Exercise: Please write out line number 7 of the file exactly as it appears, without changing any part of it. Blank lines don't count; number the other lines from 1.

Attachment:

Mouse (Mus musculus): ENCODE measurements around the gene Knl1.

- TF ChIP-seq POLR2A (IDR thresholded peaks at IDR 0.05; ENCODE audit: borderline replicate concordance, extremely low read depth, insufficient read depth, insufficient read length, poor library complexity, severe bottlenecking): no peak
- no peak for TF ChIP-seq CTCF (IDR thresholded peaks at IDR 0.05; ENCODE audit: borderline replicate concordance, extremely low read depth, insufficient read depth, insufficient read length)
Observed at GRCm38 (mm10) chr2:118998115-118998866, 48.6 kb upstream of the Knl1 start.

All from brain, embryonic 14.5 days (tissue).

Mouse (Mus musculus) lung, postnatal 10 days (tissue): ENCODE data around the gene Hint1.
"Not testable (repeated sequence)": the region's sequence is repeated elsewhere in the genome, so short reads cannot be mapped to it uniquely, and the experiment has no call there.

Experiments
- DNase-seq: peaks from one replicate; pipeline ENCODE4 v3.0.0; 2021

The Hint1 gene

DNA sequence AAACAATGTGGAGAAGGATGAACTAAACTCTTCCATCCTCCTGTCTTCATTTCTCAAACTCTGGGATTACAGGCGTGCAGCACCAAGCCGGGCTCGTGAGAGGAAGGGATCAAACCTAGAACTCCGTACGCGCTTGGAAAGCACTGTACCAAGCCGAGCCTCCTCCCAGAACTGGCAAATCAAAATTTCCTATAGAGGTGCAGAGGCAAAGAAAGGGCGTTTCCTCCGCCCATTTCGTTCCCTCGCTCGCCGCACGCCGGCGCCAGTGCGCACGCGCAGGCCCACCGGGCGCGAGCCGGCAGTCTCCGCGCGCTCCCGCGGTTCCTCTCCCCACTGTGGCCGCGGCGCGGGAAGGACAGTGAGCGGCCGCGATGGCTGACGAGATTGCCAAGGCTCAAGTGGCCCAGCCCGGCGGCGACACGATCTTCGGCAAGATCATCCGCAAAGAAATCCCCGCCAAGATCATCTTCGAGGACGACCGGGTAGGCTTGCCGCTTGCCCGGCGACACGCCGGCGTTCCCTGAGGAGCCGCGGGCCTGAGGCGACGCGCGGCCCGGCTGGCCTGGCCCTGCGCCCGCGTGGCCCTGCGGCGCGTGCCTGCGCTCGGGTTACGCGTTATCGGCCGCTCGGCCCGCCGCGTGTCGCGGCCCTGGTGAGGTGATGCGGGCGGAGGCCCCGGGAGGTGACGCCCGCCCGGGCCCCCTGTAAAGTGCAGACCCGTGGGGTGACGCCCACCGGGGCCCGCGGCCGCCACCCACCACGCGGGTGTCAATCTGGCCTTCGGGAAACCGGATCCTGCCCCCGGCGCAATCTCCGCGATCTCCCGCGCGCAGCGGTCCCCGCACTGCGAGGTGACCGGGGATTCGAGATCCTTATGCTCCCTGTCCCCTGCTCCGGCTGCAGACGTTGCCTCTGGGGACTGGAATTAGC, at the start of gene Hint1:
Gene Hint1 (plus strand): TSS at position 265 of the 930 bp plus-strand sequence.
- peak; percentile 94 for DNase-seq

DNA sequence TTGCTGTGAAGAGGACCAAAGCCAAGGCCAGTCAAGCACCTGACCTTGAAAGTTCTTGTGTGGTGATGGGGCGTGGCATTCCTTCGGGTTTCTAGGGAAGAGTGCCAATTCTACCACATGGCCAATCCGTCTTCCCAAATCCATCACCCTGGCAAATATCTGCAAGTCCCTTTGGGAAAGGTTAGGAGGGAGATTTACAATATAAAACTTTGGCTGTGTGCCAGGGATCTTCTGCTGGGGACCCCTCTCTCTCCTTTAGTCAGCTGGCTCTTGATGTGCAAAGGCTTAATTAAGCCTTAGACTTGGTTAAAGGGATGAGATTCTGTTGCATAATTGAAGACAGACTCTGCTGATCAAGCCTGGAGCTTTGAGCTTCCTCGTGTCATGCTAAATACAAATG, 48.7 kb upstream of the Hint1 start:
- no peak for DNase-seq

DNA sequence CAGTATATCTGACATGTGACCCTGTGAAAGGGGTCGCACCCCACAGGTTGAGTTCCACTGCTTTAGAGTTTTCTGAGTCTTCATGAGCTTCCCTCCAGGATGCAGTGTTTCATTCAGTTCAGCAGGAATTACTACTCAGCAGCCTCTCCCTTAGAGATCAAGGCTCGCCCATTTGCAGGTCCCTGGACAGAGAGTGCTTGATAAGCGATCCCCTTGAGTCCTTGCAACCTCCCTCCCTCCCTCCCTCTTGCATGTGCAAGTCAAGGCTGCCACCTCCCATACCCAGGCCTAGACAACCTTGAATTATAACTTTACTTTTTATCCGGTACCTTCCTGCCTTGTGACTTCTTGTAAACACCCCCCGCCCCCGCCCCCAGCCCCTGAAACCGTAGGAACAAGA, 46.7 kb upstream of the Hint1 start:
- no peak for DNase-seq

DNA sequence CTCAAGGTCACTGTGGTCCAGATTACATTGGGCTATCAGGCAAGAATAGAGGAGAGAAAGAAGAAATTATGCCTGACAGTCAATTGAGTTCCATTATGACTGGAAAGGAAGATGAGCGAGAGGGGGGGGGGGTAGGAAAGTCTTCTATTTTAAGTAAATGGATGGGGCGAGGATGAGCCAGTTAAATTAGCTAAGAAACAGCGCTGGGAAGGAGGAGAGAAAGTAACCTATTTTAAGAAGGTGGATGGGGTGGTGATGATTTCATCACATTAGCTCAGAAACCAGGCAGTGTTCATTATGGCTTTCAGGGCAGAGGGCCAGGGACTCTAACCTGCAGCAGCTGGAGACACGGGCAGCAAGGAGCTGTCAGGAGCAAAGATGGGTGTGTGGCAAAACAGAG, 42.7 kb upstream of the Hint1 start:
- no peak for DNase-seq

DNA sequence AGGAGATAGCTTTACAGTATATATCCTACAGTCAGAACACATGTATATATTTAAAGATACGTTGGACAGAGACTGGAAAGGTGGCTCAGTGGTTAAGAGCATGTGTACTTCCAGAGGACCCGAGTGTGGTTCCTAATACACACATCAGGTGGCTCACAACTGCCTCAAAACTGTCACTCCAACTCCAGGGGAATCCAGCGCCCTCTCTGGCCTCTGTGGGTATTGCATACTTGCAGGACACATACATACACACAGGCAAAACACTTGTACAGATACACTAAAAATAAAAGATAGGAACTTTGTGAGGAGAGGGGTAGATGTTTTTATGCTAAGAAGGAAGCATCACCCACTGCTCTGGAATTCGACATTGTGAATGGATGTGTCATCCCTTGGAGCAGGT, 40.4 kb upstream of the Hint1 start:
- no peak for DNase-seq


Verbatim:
"Not testable (repeated sequence)": the region's sequence is repeated elsewhere in the genome, so short reads cannot be mapped to it uniquely, and the experiment has no call there.